Saturn’s rings, made of countless icy particles, form a translucent veil in this view from our Cassini spacecraft.
January 15 | 2018
That little dot peeking through the ring gap is Saturn’s tiny moon Pan, which is about 17 miles across. Beyond, we can see the arc of Saturn itself, its cloud tops streaked with dark shadows cast by the rings. This image was taken in visible light with the Cassini spacecraft narrow-angle camera on Feb. 12, 2016, at a distance of approximately 746,000 miles (1.2 million kilometers) from Pan. Although the Cassini spacecraft ended its mission on Sept. 15, 2017, an enormous collection of data about Saturn – the giant planet, its magnetosphere, rings and moons – will continue to yield new discoveries for decades to come. Want to learn more about the giant ringed planet? Check out the latest Gravity Assist Podcast to explore all of Saturn’s mysteries: go.nasa.gov/GravityAssistSaturn Credit: NASA/JPL-Caltech/Space Science Institute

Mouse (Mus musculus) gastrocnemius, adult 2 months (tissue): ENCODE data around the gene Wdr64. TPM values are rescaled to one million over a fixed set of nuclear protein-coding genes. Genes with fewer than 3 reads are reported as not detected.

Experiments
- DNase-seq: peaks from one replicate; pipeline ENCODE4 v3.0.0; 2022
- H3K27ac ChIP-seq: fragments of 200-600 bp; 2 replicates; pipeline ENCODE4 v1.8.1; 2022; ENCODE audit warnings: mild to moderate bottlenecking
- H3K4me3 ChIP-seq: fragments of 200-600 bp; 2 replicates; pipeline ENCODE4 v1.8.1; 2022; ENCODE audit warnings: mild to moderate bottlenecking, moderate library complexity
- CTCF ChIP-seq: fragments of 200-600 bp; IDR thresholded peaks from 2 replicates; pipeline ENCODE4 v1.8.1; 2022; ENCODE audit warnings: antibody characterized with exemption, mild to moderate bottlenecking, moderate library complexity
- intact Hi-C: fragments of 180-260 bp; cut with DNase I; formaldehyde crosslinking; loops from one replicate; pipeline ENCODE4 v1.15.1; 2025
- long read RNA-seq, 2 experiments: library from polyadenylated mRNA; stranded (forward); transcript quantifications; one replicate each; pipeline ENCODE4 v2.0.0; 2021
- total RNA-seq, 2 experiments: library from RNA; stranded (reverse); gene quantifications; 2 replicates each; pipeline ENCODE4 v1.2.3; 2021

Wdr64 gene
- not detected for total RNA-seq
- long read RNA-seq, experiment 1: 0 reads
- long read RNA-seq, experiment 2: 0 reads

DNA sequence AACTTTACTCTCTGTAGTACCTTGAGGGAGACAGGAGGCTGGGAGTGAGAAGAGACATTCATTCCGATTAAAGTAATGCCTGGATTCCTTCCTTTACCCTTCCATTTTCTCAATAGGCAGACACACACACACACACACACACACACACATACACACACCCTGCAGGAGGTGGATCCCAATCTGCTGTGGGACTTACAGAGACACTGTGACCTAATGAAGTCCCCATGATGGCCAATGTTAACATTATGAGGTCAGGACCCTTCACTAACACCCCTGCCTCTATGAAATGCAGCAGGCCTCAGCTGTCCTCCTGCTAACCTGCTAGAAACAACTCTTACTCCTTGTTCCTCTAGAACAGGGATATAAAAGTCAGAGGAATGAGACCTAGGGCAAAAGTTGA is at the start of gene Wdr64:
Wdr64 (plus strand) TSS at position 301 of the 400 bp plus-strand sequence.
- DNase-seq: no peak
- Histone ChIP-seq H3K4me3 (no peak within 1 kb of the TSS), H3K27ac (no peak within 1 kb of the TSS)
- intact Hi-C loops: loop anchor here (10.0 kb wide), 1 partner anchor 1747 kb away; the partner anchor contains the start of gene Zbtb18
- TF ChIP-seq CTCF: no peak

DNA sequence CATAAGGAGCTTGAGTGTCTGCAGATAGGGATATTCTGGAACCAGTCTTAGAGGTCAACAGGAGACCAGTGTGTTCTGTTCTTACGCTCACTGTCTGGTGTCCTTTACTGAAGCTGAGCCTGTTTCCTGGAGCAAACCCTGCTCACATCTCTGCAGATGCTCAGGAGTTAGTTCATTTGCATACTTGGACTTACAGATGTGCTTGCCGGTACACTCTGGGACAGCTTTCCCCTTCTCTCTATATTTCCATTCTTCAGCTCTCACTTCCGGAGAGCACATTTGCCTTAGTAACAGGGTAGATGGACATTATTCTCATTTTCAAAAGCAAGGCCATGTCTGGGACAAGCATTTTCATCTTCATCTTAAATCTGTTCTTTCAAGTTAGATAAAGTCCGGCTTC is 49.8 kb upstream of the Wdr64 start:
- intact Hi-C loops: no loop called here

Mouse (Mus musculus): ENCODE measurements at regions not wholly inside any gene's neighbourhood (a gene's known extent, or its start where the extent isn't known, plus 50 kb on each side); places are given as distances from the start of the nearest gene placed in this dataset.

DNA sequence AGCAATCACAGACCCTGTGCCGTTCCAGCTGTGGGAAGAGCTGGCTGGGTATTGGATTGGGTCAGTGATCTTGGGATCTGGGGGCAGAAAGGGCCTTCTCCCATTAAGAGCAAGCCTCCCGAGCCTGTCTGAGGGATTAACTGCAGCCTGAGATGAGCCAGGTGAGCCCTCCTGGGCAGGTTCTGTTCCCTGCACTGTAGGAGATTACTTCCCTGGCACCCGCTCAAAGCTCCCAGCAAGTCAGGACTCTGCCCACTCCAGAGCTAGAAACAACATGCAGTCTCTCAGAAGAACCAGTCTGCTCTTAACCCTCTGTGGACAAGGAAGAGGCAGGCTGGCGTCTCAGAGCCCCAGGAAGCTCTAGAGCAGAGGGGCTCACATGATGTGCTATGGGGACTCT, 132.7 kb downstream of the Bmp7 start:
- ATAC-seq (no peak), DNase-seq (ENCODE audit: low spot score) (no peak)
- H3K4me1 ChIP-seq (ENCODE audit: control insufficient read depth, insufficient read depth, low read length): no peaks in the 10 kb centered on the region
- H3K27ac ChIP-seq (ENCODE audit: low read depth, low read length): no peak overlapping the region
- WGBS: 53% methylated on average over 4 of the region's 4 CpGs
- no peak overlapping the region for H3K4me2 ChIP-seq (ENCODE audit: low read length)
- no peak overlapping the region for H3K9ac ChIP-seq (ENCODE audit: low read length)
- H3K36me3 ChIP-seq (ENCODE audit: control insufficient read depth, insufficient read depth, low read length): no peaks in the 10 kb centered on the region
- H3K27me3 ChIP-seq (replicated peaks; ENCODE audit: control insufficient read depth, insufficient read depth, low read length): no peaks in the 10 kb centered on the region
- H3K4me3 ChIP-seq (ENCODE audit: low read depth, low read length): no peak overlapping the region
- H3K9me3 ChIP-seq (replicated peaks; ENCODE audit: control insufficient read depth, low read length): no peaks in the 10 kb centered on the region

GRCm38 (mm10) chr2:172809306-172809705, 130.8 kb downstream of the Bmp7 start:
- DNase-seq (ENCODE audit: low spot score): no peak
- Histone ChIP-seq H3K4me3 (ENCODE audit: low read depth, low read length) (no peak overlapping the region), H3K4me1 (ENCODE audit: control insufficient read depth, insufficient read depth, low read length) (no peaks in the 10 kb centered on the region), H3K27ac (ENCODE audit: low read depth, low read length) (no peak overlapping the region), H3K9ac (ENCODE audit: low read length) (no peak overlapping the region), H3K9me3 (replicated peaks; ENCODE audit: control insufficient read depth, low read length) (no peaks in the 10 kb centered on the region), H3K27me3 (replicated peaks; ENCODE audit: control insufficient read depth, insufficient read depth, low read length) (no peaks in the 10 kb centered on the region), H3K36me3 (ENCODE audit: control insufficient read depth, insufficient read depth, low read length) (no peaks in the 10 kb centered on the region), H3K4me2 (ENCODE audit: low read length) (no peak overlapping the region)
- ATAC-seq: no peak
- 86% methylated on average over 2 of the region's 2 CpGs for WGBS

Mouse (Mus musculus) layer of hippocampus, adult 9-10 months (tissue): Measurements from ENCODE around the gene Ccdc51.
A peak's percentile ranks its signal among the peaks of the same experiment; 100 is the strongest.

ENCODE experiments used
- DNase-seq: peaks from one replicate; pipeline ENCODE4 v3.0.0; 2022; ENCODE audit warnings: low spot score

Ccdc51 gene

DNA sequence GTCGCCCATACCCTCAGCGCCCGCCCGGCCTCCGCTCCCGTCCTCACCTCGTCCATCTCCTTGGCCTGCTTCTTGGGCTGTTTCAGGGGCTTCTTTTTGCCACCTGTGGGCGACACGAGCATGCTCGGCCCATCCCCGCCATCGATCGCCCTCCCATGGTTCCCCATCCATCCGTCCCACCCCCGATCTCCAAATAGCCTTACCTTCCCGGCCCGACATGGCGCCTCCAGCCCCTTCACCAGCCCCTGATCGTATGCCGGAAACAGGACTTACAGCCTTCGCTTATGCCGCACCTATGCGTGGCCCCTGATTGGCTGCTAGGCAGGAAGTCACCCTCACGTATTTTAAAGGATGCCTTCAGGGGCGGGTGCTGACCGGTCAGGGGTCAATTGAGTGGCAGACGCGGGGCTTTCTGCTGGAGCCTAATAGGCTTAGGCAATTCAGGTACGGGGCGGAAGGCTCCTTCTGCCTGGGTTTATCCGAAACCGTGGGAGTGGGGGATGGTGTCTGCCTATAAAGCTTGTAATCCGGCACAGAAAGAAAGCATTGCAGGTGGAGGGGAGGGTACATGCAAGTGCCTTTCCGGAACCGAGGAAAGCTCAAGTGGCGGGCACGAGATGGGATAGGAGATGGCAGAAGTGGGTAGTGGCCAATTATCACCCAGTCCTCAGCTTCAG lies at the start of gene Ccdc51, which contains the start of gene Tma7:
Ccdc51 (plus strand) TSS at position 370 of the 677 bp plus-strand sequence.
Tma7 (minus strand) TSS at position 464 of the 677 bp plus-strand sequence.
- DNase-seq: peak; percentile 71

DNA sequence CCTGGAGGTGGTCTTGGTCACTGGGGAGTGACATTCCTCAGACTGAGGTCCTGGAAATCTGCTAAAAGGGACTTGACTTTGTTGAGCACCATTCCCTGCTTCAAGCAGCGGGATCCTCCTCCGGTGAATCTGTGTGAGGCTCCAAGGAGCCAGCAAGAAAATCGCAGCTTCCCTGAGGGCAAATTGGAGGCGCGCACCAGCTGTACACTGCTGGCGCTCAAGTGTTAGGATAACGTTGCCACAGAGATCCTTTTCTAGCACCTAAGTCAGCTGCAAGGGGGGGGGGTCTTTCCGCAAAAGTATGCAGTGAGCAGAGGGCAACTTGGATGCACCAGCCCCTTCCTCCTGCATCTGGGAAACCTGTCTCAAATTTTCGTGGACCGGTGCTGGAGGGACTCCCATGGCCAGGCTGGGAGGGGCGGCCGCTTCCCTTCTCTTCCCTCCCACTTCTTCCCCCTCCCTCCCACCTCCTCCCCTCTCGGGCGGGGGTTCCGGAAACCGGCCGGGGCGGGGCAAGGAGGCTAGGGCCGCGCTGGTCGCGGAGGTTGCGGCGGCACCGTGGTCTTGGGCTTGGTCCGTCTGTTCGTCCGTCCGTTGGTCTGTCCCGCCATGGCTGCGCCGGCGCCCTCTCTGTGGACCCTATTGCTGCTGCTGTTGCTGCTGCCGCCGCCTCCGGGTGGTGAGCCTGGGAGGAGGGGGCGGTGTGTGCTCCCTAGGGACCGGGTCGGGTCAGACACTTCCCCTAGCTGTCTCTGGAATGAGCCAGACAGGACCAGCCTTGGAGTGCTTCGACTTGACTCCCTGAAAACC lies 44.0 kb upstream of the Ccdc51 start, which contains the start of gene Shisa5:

Darker, cooler areas on the Sun – known as sunspots – have been absent for almost two weeks, as of Feb. 1.
February 06 | 2018
A single, tiny one appeared on Jan. 31, but even that is hard to see in this rotating view from our Solar Dynamics Observatory. The video shows a rotating sun in filtered light for the past week, but it is even hard to tell the sun is rotating since there are just about no features. This spotless period is a prelude to the approaching period of solar minimum next year, when the Sun’s activity will be at the low end of its 11-year cycle. Credit: NASA/SDO